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Shhhh…quiet

photo credit: Pixabay

“Shutting out the world is not about turning your back on your surroundings, but rather the opposite: it is seeing the world a bit more clearly, staying a course and trying to love your life.” — Erling Kagge

I’ve been examining my addiction to social media of late. Especially Facebook and my increasing need to escape the noise of it. My need for silence. Perhaps those raised in the current tech era might not understand or appreciate that need or even what silence is—there is so little anymore—or the reflection and wonder that comes with it. But that quiet is what makes us more human and, in my opinion… probably better writers.

It is a difficult habit to break because it involves, like all addictions, our very own neurotransmitters. In the case of social media, it’s the endless dopamine loop. Those sites and apps were designed to create a yearning, that feeling good about pursuing feel-good activities. Has anyone “liked” my comment? Has anyone noticed me? All this can be fulfilling, I suppose, or just a waste of time. None of it is self-productive.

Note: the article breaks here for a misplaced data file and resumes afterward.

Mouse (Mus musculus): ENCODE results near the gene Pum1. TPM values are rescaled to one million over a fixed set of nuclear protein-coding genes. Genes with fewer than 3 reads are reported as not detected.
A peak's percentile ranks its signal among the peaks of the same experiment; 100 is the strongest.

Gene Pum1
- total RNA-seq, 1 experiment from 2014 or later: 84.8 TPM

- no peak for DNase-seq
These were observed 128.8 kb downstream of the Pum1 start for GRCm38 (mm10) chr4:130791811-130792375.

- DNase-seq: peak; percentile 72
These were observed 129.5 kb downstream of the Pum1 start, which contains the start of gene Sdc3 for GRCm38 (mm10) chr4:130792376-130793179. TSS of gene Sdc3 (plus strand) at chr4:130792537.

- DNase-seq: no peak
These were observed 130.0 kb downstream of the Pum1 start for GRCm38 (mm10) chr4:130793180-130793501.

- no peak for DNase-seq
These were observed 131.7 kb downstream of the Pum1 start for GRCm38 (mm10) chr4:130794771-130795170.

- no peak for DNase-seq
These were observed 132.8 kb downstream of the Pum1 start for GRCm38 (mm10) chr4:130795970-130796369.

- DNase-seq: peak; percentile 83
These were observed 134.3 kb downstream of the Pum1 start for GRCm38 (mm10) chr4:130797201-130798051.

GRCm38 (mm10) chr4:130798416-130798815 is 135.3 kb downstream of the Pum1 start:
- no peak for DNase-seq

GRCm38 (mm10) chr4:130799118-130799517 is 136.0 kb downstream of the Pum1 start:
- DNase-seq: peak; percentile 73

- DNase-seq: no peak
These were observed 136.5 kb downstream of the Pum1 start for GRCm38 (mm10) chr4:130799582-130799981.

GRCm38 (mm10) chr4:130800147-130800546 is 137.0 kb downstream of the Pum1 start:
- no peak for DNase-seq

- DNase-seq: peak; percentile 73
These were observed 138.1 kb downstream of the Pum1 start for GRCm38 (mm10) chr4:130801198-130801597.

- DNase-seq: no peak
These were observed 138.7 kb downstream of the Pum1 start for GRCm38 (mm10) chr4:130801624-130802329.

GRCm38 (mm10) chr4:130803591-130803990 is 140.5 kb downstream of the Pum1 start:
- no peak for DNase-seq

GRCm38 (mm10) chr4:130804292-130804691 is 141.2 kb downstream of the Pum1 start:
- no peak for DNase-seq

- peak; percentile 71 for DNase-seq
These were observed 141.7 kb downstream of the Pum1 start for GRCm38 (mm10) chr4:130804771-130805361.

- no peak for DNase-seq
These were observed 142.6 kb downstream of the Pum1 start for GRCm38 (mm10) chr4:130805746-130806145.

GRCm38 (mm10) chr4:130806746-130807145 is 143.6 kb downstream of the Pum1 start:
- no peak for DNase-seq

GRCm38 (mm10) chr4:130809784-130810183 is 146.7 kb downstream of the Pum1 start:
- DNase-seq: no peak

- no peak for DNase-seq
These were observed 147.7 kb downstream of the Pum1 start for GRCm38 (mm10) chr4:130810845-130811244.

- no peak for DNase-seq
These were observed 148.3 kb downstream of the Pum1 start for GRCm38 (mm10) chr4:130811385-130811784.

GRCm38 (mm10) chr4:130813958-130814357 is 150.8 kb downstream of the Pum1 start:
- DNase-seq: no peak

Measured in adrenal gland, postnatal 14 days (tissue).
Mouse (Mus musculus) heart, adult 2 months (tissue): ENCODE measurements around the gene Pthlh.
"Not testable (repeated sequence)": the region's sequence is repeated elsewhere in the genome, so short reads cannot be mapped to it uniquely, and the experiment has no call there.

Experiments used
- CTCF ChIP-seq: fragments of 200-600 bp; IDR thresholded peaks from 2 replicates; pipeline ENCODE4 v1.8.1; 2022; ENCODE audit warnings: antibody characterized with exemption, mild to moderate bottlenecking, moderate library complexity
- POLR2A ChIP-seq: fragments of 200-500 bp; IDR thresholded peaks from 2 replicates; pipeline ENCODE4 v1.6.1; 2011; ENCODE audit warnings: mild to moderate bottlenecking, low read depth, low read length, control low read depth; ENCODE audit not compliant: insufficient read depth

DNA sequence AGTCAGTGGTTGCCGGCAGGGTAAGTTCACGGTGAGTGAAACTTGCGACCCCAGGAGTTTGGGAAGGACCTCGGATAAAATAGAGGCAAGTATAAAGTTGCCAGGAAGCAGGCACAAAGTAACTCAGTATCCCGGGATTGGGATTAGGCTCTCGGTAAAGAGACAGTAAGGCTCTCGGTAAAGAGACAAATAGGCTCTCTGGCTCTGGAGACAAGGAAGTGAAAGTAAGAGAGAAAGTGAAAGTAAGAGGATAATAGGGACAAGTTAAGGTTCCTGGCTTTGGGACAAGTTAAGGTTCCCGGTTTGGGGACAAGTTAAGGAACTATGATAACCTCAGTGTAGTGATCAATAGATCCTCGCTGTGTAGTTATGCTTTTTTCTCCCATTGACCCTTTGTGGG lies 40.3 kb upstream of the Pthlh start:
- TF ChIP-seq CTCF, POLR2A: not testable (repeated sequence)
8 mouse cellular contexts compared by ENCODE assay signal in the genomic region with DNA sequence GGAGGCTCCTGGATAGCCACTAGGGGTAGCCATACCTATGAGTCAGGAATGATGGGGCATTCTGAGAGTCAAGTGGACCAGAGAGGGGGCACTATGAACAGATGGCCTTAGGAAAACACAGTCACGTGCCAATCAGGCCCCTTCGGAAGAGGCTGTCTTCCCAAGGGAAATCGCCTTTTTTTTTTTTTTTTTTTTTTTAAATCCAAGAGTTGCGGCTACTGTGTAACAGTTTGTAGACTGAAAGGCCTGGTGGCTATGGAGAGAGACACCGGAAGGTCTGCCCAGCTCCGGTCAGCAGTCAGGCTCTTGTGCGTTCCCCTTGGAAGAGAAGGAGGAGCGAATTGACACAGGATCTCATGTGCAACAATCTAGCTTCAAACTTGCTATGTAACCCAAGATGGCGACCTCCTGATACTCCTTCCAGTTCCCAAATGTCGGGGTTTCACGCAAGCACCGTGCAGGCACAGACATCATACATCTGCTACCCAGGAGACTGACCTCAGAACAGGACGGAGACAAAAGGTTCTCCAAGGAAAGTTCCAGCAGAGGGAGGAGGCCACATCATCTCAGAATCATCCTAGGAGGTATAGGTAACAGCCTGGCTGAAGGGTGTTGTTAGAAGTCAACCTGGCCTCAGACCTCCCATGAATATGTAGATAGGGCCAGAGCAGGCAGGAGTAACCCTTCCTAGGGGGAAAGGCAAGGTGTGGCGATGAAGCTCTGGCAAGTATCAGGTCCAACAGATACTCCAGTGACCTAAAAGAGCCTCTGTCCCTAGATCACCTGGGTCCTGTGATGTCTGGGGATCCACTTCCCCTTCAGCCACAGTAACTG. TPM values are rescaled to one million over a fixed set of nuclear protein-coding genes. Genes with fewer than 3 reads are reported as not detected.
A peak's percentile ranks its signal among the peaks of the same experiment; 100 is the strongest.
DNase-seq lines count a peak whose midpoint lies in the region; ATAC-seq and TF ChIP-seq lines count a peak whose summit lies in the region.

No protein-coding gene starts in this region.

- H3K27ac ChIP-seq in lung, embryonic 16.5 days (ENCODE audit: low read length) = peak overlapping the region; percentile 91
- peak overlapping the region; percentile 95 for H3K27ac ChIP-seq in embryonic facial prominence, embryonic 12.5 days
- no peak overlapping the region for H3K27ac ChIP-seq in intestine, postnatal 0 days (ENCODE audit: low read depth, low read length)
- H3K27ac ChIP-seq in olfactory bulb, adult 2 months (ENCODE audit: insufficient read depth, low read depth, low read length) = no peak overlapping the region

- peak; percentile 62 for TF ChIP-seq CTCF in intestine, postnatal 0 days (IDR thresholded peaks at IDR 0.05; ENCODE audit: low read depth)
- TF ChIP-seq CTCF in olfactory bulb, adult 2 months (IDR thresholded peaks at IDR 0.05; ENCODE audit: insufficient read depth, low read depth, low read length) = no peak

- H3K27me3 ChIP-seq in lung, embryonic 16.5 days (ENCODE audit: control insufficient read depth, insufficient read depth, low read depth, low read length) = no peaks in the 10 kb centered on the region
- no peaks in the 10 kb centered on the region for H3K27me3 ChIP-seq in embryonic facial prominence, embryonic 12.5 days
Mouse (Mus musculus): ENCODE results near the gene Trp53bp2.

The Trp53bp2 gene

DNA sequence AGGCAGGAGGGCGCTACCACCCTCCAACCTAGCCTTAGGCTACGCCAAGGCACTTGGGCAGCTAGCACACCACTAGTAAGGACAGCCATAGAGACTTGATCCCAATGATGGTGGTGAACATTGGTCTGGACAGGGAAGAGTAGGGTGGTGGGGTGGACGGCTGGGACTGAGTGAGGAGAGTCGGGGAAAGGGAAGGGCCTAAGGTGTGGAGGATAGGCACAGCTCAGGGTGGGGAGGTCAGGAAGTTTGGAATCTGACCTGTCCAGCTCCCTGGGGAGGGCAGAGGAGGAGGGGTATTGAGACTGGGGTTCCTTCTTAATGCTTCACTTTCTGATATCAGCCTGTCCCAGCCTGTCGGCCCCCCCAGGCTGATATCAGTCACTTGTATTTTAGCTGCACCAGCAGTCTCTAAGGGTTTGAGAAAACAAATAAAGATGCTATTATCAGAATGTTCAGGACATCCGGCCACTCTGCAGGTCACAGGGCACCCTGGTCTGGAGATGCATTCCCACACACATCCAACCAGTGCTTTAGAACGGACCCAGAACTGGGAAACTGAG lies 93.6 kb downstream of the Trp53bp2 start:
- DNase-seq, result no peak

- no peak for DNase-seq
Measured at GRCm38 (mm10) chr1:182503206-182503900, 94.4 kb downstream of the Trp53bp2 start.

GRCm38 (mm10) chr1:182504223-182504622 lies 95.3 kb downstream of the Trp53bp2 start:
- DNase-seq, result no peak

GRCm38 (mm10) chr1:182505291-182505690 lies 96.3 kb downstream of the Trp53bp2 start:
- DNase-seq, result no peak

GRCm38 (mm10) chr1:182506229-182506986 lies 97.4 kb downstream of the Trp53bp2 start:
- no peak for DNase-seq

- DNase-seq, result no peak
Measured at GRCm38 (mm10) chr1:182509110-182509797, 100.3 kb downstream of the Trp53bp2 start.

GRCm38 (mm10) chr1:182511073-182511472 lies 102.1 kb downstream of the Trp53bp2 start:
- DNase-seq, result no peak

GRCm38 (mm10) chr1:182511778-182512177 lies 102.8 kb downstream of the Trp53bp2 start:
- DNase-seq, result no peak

Taking a break is harder than it seems. This past week I’ve noticed just how jumpy I am when sitting still. My monkey brain clatters and bangs and it’s all I can do not to get up and run. Ironing? Really? I’d almost settle for that. And I have cleaned the fridge, the freezer, and wiped the walls for mold rather than face the inside of my head. But if I do accomplish 20 minutes of sustained quiet, an open space begins to unfurl and a growing sense of peace and calm drops over me. This is also, coincidentally, when I’m most likely to experience the presence of those who have gone from this world.